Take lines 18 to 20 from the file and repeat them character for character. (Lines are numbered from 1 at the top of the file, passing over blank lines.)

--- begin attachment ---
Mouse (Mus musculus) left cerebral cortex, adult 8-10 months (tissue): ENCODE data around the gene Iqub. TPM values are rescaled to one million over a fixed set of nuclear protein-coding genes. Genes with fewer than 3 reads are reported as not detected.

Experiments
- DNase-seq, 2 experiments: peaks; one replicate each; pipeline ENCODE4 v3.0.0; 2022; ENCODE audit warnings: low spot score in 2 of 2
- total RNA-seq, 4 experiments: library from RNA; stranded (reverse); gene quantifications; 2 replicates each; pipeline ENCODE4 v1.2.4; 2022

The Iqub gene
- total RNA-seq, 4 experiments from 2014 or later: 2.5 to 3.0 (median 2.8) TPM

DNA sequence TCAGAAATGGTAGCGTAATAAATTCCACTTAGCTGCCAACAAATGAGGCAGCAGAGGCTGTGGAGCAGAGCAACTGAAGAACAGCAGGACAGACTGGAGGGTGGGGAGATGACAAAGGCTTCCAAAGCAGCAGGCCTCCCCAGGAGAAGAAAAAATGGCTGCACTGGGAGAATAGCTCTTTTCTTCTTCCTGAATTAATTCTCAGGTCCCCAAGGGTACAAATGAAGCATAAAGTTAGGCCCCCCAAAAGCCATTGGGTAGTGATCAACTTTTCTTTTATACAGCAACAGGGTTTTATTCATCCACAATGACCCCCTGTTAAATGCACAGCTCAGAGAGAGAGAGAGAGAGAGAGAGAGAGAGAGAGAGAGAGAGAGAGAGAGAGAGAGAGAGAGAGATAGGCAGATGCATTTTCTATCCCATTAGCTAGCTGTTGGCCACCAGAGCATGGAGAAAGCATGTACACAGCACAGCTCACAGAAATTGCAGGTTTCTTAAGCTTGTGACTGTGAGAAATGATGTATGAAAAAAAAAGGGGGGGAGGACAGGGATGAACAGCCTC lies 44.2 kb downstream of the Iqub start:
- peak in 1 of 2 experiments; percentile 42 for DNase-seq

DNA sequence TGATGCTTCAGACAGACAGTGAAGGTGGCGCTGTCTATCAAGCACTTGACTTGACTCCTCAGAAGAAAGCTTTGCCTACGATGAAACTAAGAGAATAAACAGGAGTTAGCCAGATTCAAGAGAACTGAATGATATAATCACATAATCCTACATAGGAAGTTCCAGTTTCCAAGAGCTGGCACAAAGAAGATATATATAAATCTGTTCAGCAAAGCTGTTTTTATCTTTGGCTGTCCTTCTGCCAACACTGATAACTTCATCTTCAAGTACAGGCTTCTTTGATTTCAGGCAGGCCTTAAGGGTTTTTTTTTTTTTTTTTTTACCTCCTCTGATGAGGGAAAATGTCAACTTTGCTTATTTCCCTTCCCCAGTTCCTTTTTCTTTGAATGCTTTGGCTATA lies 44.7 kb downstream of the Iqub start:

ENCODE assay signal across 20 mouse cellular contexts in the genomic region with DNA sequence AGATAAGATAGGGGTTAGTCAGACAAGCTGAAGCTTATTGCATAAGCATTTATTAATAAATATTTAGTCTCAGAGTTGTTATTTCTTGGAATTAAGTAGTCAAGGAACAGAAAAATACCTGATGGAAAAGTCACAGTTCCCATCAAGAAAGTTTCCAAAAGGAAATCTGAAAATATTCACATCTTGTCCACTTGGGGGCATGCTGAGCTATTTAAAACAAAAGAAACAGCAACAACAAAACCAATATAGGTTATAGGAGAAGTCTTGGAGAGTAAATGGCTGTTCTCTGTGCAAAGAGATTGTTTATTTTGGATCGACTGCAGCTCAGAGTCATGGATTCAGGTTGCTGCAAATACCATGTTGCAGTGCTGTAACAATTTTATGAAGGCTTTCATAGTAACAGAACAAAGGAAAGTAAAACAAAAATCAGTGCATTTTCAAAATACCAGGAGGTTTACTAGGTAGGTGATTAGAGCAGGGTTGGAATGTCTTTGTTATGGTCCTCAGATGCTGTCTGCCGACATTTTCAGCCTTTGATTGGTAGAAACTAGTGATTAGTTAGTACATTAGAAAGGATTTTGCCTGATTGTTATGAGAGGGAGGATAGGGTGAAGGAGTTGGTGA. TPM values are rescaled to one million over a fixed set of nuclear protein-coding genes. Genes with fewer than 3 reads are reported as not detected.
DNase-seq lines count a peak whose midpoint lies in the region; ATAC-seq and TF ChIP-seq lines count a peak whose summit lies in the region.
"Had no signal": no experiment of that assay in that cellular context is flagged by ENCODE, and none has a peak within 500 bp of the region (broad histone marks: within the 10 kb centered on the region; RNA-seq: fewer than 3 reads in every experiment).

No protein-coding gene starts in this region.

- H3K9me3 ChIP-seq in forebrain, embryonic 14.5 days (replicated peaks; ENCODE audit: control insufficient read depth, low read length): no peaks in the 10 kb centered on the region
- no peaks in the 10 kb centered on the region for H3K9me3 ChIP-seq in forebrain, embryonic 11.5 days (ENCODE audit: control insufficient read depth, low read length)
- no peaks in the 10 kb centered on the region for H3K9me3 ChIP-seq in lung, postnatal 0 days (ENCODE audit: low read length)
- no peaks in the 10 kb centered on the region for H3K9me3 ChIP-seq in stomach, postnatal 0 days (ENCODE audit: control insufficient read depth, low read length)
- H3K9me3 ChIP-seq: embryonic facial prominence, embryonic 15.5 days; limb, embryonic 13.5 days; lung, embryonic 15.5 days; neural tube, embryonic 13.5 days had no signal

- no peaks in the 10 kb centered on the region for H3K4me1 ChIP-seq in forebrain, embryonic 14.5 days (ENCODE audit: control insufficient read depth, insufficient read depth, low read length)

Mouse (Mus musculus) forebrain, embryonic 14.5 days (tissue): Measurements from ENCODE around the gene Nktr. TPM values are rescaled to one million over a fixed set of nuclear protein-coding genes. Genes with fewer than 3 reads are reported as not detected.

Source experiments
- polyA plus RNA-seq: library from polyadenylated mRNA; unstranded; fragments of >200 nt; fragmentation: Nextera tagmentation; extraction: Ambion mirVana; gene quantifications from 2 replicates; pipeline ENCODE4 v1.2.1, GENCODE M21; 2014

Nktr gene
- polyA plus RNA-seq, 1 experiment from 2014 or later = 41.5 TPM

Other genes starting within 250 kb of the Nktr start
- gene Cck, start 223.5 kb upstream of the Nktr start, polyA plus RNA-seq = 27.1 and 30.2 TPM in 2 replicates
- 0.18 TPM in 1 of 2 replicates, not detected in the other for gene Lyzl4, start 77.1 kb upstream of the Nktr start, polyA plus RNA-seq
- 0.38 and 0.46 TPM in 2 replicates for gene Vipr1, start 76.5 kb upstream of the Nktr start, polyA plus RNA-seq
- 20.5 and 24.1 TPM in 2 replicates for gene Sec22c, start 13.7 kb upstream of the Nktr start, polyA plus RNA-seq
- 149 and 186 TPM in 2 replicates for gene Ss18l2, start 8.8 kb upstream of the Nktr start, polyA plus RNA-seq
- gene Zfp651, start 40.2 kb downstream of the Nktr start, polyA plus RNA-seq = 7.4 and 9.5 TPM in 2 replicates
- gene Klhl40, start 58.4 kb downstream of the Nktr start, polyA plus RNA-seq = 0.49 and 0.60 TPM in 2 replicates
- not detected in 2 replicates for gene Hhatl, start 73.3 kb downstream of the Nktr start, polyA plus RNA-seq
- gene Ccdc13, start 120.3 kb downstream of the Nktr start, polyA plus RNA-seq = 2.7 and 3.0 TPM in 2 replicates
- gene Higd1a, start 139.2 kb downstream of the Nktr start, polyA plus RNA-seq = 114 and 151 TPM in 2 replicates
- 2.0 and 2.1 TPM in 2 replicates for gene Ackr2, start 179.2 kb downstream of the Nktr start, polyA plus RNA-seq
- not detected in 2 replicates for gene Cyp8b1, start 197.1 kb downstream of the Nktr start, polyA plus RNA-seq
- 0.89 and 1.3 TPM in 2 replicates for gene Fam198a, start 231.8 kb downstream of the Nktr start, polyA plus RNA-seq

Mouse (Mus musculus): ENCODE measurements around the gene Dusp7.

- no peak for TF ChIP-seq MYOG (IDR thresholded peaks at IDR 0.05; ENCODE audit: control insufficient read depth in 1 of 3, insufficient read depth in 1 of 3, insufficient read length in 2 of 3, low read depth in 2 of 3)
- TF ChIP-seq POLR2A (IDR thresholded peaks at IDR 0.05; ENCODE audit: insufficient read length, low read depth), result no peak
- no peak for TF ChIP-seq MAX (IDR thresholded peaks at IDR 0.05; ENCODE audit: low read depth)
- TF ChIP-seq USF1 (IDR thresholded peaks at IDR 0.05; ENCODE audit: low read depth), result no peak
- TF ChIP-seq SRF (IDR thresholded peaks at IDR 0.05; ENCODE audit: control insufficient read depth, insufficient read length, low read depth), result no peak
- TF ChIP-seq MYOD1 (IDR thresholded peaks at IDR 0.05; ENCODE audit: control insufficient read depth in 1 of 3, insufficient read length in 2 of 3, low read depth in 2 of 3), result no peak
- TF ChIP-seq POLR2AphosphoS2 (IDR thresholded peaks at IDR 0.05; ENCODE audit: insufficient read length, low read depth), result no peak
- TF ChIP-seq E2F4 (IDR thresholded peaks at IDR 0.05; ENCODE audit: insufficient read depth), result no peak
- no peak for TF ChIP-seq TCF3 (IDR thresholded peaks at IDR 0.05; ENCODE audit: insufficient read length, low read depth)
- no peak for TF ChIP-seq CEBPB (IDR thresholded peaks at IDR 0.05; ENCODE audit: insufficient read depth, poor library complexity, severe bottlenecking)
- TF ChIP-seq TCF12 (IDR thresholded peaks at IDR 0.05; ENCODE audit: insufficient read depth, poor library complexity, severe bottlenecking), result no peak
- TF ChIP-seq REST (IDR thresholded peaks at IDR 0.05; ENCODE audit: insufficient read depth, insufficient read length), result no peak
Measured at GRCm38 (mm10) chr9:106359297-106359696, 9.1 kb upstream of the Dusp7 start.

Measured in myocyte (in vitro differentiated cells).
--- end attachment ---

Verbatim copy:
- H3K9me3 ChIP-seq: embryonic facial prominence, embryonic 15.5 days; limb, embryonic 13.5 days; lung, embryonic 15.5 days; neural tube, embryonic 13.5 days had no signal

- no peaks in the 10 kb centered on the region for H3K4me1 ChIP-seq in forebrain, embryonic 14.5 days (ENCODE audit: control insufficient read depth, insufficient read depth, low read length)

Mouse (Mus musculus) forebrain, embryonic 14.5 days (tissue): Measurements from ENCODE around the gene Nktr. TPM values are rescaled to one million over a fixed set of nuclear protein-coding genes. Genes with fewer than 3 reads are reported as not detected.